Like I mentioned Bilal was well behaved and I didnt have any trouble with him, even when he became 2 I didnt feel like I was going through the “terrible twos” all that started changing at 2 and a half, thats when he became stubborn, threw tantrums when a toy didnt do what he wanted to, screaming and crying and throwing the toy across the room. I didnt know how to play with him, he wanted to do his own thing, and all that I imagined motherhood games were like just didnt work with Bilal. It was very frustrating, it felt wrong but I guessed it was due to him being a boy, going through a phase or because I was pregnant with his brother and just tired and not really in the mood.

Humming – When Bilal was less than a year old, he had this humming sing song chant that he would do over and over all the time, we thought it was cute how he always said it in the exact same way. As he got a bit older that chant stopped but he would hum while he ate his cheerios or Goldfish quite loudly  but again we thought it cute, and just part of his noisy nature. This probably is our earliest sign that we missed.

Going to the doctor with Bilal was always a problem, as soon as we walked in to get weighed or measured he would start screaming and stiffening his body, the doctors he went to all treated him kindly and patiently and I noticed other kids his age werent carrying on in the same way, it was just odd. That greatly improved when I got pregnant and he came with me to all my doctor appointments and he saw that I didnt cry or scream and it wasnt really anything to be afraid of. Of course he screams and stiffens with shots, and ear check-ups. Another thing I want to mention is since birth giving Bilal any type of medication or vitamin was impossible until this day at the age of 4 I have to add it to his juice or milk when he was younger, he would either vomit, spit it or totally reject any medication or vitamin any flavor or shape.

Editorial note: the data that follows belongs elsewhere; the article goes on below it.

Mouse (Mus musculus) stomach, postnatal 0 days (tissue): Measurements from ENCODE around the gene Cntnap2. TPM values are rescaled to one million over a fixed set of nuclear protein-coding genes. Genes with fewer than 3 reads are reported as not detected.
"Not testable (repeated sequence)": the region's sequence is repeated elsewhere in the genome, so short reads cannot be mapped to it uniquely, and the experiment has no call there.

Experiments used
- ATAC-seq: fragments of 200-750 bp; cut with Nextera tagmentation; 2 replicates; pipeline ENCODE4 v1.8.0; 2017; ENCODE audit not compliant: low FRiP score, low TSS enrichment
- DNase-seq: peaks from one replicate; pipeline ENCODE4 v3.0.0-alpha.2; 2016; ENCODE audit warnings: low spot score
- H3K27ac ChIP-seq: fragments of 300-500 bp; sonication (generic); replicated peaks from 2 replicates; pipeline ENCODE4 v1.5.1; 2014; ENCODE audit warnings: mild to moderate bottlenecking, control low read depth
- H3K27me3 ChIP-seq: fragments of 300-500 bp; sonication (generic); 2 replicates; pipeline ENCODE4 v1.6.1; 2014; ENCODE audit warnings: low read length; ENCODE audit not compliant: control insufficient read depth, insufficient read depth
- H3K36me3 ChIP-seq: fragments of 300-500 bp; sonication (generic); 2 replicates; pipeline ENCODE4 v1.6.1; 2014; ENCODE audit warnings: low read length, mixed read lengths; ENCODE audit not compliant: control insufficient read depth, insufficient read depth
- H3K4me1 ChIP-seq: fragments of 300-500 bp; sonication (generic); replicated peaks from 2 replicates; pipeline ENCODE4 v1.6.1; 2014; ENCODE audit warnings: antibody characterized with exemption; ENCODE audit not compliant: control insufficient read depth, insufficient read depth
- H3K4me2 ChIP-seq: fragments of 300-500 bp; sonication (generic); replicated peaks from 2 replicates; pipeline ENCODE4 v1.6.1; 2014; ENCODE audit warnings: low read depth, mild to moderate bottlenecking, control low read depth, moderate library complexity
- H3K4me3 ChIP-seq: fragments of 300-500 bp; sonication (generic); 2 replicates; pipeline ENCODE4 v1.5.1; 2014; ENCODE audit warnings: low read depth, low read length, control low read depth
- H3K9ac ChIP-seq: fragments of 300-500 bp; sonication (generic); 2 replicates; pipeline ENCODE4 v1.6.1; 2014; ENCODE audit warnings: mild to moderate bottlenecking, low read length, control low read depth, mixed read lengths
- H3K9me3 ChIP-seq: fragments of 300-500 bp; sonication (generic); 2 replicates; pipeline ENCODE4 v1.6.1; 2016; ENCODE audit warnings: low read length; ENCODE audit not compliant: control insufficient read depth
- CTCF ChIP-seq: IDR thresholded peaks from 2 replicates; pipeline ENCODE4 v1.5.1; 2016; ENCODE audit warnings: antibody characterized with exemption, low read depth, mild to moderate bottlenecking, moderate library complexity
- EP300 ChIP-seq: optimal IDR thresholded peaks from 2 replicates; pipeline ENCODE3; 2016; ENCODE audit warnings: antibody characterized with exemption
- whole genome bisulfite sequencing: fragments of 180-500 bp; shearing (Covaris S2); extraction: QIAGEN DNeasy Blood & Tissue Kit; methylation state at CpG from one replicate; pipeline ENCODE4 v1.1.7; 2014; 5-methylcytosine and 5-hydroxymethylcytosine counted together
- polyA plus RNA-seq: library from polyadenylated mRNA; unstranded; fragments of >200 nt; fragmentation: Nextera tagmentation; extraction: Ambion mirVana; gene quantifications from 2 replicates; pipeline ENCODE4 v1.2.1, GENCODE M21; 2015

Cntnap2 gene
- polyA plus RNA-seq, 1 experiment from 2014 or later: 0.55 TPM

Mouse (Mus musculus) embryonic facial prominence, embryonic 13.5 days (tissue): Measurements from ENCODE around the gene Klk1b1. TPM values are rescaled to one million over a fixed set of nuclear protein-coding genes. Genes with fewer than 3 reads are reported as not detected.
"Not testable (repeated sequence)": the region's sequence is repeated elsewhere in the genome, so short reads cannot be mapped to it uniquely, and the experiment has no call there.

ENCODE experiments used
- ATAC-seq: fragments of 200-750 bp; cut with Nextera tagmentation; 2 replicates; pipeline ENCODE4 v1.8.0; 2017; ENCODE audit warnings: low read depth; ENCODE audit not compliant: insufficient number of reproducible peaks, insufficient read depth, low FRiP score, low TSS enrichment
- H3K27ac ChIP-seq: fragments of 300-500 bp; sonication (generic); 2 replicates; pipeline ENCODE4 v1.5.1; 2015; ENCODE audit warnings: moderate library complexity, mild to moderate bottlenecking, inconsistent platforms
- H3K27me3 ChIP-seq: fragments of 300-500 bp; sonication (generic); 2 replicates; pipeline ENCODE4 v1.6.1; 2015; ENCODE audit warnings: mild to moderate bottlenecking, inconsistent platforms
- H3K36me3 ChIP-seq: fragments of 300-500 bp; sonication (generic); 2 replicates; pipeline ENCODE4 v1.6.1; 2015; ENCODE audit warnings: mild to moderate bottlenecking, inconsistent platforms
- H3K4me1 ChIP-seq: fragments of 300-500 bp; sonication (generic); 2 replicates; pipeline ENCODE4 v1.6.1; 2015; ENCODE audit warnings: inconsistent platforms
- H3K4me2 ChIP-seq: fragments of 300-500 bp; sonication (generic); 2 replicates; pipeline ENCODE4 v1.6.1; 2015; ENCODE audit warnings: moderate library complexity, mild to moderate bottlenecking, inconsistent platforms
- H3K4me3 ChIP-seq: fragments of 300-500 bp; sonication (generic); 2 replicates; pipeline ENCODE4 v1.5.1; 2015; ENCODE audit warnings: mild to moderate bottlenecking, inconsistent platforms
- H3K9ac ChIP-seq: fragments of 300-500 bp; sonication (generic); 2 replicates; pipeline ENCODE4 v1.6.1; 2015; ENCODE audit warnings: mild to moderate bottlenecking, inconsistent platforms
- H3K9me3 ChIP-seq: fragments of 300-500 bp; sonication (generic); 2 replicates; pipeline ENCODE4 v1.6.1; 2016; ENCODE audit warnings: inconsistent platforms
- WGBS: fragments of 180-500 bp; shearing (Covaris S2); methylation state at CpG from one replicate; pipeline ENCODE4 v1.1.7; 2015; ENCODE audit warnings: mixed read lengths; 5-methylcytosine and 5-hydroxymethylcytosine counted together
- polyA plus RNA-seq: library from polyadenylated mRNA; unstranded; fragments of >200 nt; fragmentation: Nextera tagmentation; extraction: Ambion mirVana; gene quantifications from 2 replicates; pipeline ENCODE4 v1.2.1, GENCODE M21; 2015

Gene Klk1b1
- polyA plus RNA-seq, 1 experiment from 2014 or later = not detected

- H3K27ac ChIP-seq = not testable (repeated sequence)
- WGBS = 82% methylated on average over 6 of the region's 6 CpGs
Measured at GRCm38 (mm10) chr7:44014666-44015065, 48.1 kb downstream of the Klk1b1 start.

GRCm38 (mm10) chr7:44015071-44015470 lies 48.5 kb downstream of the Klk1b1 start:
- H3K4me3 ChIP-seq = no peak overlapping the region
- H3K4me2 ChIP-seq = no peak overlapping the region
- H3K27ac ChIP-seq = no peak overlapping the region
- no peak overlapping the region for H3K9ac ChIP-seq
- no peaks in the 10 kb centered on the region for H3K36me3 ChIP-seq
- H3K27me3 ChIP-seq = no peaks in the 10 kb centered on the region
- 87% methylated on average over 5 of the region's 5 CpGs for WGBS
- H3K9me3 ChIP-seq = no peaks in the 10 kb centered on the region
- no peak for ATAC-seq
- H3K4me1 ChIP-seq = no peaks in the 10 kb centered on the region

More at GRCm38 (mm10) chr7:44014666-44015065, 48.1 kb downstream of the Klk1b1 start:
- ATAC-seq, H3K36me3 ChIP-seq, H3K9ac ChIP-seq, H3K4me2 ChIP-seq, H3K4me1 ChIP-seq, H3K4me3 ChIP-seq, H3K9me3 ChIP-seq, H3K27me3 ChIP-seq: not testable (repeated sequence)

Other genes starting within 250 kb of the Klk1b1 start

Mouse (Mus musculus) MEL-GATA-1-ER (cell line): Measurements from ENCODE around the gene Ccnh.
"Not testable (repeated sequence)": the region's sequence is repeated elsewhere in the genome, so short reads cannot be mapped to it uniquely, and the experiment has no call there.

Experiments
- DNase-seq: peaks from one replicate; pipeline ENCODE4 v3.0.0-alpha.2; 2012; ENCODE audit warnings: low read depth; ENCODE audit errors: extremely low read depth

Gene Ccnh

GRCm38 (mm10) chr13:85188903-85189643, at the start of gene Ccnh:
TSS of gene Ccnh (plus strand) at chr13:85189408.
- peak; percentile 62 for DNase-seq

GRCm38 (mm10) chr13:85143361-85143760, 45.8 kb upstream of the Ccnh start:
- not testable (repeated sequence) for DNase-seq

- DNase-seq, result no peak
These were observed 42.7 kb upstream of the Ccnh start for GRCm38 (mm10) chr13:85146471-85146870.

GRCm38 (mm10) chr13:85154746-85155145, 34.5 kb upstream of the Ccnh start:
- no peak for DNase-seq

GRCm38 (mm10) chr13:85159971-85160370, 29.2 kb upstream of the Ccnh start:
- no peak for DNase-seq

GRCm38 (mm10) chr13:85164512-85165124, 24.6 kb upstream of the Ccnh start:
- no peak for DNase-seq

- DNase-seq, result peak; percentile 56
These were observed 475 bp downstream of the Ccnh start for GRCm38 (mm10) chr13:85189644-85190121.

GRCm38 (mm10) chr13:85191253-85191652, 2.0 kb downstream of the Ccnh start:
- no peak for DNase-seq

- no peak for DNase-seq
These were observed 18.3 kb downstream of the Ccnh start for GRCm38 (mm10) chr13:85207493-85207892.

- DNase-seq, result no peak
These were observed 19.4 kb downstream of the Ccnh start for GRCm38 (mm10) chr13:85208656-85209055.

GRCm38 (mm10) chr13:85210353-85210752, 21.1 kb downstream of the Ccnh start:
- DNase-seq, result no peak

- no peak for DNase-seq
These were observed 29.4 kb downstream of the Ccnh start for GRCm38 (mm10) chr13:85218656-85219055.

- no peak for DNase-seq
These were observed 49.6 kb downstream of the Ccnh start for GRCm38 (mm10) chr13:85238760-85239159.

Sticking to routine – I didnt feel Bilal had a problem with change of routines, we ate out a lot, we stayed in hotels, lots of traveling and he would be fine, the most important thing is that his dad has to be with us and his lovey Ota. Whenver we traveled without his father his behavoir would be very difficult and a lot of tantrums and such. He sticks to a routine when it comes to his eating or drinking habits, certain cups, plates, brands and method of eating, very picky, a short list of accepted foods.  When we quit the bottle at the age of 2 he quit drinking milk, he wouldnt drink it in the cup no matter what we tried.

Head banging – Bilal went through a phase of head banging when he got upset especially when I denied him something he wanted, he would scream and bend down to the ground and start banging his head, I got really stern with him and would shout out “NO head banging” this lasted for only a week, and he would then bang his fist but that also phased out. Like I always I turned to my “What to Expect” book and said that head banging was a normal way for toddlers to express their frustration pre-talking and its a phase that will pass, as it did pass with us I didnt think twice about it.

Attachment to lovey – Bilal has a stuffed toy cat, I bought when I was still pregnant it was the same colors as the cat I had when I was a teenager and the beginning of my pregnancy I had so many kitten dreams thought getting the baby to come a toy cat would be cute. His first word was cat and by 12 months he fell in love with it and was obsessed with the toy, he hugged it in his sleep and held on to its tail in his sleep he would search for it, I was able to set the rule cat stays at home, we only took it with us if we were spending the night out. All that’s typical of most children the odd part was he would bang it against his cheek and hum, or rub it against his tummy or soles of his feet and as he got older he got more and more attached to it.